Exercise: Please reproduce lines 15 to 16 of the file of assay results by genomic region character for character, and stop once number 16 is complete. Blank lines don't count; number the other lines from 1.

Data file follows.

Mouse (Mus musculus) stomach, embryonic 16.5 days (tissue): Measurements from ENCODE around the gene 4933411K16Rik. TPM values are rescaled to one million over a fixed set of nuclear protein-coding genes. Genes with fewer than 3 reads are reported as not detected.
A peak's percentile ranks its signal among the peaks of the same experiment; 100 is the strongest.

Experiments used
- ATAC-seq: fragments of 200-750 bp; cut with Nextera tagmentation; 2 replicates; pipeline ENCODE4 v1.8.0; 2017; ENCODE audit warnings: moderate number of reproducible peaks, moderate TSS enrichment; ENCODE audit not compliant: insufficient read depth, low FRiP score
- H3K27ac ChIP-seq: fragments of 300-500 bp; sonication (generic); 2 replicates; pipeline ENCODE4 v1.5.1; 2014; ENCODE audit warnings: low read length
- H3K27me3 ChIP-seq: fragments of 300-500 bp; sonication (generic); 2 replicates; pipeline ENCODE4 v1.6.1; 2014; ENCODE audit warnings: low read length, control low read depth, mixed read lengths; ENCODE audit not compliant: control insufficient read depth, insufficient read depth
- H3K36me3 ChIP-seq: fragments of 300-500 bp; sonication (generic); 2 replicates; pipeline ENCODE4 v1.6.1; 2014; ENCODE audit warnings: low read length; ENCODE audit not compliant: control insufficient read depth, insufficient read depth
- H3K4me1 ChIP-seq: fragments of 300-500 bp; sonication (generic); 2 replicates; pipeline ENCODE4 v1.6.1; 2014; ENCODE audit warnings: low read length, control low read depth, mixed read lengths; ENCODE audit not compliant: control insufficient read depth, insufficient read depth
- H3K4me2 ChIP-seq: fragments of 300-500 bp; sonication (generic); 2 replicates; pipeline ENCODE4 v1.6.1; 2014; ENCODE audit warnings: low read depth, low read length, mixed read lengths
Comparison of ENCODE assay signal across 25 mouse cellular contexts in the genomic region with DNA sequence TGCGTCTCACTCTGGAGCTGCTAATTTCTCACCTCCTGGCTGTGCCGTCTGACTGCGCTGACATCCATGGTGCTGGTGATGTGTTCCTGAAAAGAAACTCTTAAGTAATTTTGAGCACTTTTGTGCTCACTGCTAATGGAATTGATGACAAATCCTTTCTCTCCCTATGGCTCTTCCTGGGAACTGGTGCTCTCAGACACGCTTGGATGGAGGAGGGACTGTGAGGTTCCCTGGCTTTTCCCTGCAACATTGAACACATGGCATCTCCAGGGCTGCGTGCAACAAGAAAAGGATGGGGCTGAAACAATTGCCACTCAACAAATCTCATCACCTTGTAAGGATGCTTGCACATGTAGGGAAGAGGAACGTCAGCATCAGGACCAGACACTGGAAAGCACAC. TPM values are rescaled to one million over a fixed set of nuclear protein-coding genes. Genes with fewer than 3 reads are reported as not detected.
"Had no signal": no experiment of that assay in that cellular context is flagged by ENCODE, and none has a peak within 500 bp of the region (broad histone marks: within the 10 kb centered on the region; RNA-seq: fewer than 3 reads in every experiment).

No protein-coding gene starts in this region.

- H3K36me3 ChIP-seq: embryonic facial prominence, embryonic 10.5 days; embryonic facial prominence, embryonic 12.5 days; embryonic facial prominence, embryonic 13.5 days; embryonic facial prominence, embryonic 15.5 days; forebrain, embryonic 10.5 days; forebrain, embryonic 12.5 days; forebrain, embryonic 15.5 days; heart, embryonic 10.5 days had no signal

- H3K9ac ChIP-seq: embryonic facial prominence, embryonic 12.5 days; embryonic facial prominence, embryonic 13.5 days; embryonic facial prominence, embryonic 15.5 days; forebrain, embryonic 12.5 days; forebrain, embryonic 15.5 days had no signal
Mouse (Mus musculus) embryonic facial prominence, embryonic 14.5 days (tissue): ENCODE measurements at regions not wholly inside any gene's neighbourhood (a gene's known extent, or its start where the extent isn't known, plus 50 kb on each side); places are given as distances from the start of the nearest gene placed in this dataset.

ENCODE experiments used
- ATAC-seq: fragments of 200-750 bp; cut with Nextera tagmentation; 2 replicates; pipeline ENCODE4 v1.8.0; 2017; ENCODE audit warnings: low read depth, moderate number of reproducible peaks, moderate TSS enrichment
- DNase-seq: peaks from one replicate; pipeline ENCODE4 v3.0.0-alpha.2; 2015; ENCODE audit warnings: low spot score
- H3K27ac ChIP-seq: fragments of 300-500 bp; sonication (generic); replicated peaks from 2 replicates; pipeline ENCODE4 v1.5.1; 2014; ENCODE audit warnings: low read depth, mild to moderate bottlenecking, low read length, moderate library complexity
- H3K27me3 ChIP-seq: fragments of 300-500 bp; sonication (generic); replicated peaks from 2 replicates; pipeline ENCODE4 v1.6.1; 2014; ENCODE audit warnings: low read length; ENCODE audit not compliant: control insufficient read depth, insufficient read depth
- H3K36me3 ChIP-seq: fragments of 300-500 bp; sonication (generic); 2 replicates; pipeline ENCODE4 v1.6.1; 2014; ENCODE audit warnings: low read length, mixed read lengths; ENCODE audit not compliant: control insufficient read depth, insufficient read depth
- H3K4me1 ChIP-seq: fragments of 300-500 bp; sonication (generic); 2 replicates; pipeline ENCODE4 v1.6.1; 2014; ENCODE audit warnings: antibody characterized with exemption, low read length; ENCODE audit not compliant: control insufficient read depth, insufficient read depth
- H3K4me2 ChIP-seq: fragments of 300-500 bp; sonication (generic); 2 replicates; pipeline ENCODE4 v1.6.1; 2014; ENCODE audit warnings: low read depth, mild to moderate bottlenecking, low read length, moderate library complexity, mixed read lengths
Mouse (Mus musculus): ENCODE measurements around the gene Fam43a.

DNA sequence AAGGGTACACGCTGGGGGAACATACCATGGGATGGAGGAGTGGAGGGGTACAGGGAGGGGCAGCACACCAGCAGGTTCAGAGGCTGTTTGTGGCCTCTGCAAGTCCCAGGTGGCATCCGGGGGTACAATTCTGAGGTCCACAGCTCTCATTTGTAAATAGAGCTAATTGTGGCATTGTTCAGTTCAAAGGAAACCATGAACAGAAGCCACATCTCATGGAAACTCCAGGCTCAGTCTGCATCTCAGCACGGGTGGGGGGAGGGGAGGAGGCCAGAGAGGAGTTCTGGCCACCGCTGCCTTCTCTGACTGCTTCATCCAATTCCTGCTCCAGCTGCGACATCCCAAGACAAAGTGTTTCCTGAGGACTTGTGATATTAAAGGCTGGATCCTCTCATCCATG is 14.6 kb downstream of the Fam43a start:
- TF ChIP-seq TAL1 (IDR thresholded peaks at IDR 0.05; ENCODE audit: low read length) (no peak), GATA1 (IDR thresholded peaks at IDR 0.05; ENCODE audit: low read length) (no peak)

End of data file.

Mouse (Mus musculus) embryonic facial prominence, embryonic 14.5 days (tissue): ENCODE measurements at regions not wholly inside any gene's neighbourhood (a gene's known extent, or its start where the extent isn't known, plus 50 kb on each side); places are given as distances from the start of the nearest gene placed in this dataset.

ENCODE experiments used